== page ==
By LBx Staff

redarrowsARE YOU A LOVER OF MAPS? IF SO, YOU ARE A CARTOPHILIAC. Do you have a love of place? If so, that’s called topophilia. Are you a student of place names? If so, that makes you a toponymies.

mapheadsmallKen Jennings in MAPHEAD guides you through the wacky, nerdy, and inspiring world of mapping and provides a window into the psyche of a geography wonk. Jennings masterfully connects geographic definitions with the history of mapping and individual quests and adventures, touching on everything from the storytelling role of cartography to the passion around geocaching, and even to concerns about geoslavery. (Geoslavery refers to “the potential threat to our privacy and autonomy that GPS-powered maps might someday pose. If everything you do is geotagged, then everyone always knows where you are—which is awesome if you’re hoping to meet some friends after work for a drink but maybe not so awesome if potential burglars are casing your neighborhood to find out who’s not home, or if you’re dealing with an abusive ex or a child predator or even some stranger who got mad about something you posted online.”)

This book is a treasure trove of mapping trivia. Not surprising as Ken Jennings is a Jeopardy! champion! People that “reason spatially” are different. Some people index things chronologically, while others index the world by location. And that is at the heart of this book.

Jennings discusses information hierarchy where location is the common denomina- tor. He puts location in context of how we under- stand the world and believes that “an informed citizenry has to understand place, not because place is more important that other kinds of knowledge but because it forms the foundation for so much other knowledge.”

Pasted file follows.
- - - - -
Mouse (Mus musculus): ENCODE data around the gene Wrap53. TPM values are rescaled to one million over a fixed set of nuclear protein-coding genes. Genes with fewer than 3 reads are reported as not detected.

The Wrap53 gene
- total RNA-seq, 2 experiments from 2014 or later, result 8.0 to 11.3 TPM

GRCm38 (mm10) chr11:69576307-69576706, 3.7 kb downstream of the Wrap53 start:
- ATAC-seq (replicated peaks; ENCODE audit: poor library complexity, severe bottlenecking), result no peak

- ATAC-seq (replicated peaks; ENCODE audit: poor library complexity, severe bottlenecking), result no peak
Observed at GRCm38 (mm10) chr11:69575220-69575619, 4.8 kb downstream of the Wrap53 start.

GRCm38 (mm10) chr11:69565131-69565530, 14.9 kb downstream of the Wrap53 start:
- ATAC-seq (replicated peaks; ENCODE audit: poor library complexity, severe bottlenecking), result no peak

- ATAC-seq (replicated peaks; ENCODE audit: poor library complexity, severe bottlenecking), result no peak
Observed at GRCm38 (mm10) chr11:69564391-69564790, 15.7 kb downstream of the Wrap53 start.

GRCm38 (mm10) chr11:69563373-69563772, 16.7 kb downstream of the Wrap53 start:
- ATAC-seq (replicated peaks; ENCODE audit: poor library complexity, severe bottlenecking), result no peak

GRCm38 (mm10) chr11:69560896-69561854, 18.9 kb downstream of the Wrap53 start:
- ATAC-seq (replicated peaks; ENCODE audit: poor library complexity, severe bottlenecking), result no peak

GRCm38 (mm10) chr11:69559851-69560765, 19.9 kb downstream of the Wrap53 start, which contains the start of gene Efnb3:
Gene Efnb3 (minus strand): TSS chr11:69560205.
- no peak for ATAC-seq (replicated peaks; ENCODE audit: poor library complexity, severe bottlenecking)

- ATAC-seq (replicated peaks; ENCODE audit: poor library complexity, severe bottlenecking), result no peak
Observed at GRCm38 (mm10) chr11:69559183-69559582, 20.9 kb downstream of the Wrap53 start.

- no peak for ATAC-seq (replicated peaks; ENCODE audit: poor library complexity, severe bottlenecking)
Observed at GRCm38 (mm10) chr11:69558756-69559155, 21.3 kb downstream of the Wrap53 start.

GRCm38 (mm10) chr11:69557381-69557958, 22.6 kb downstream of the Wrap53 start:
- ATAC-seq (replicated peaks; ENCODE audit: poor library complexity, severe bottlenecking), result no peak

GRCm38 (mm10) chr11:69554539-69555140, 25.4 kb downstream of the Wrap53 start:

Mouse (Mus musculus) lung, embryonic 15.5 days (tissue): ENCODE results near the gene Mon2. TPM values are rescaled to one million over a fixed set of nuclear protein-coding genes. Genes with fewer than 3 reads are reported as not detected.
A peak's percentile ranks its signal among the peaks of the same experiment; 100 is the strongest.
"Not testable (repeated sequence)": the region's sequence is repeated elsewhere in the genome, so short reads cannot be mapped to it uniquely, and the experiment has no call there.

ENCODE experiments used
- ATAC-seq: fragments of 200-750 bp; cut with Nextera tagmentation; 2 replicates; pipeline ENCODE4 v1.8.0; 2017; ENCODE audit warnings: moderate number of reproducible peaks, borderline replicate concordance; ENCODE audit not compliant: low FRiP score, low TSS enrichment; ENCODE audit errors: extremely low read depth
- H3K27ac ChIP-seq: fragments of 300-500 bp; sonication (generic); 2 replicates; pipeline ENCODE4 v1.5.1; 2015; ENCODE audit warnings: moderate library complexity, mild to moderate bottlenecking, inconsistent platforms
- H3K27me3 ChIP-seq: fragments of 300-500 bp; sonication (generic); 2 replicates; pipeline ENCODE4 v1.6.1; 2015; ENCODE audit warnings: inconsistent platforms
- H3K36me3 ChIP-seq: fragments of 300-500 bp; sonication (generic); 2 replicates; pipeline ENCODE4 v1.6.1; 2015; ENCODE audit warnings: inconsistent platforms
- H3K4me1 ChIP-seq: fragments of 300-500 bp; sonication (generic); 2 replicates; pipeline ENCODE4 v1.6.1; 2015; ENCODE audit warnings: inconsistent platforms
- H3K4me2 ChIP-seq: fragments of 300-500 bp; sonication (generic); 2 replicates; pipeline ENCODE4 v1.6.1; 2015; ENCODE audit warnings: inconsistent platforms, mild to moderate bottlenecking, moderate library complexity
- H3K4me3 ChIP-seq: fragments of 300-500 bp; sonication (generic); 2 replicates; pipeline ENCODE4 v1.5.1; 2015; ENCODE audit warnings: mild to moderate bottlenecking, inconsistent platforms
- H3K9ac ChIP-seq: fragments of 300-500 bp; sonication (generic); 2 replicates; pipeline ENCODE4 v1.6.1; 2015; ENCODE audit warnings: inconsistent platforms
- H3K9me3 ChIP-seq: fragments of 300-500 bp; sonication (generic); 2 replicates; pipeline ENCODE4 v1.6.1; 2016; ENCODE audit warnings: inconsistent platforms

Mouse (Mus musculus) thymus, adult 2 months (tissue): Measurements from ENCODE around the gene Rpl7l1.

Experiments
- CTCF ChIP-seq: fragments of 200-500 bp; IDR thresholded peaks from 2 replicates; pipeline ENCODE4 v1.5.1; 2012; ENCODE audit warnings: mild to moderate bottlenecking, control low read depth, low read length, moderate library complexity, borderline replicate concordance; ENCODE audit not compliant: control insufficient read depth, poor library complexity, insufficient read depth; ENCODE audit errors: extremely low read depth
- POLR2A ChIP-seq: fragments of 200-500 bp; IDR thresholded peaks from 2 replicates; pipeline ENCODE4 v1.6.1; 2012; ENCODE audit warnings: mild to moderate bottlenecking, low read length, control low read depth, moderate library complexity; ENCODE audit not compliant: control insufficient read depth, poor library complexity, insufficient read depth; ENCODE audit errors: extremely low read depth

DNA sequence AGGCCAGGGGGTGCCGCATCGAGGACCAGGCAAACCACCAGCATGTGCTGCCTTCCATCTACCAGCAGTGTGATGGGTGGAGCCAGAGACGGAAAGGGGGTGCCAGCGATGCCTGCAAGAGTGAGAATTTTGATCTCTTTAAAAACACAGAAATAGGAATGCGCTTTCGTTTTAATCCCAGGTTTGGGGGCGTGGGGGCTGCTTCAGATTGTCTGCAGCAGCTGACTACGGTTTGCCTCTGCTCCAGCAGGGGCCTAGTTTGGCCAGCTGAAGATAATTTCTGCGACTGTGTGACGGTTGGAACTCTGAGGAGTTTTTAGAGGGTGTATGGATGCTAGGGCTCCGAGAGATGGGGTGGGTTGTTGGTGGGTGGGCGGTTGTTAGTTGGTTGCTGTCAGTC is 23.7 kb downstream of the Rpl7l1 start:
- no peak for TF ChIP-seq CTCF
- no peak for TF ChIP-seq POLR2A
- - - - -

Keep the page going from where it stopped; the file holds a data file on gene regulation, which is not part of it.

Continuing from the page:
Every geography professor complains about the high rate of geo-illiteracy, especially in the United States, combined with the fact that today’s digital kids increasingly live in a world without physical place. He states, “Todays’ kids live increasingly in a world without place—without personal exploration through real-life geographies of any kind.”

But Jennings’ real point is that geog- raphy is not an academic discipline, or a nerdy obsession; it’s a lifestyle. Geography connects the dots between everything from culture, language, history, biology, public health, and urban planning, to everyday questions like “what’s for dinner?” and “where are my friends?”.

What was the biggest promotional giveaway of the twentieth century? What U.S. President turned off “selective availability” for GPS receivers?

Get a copy of MAPHEAD to find the answers, and more…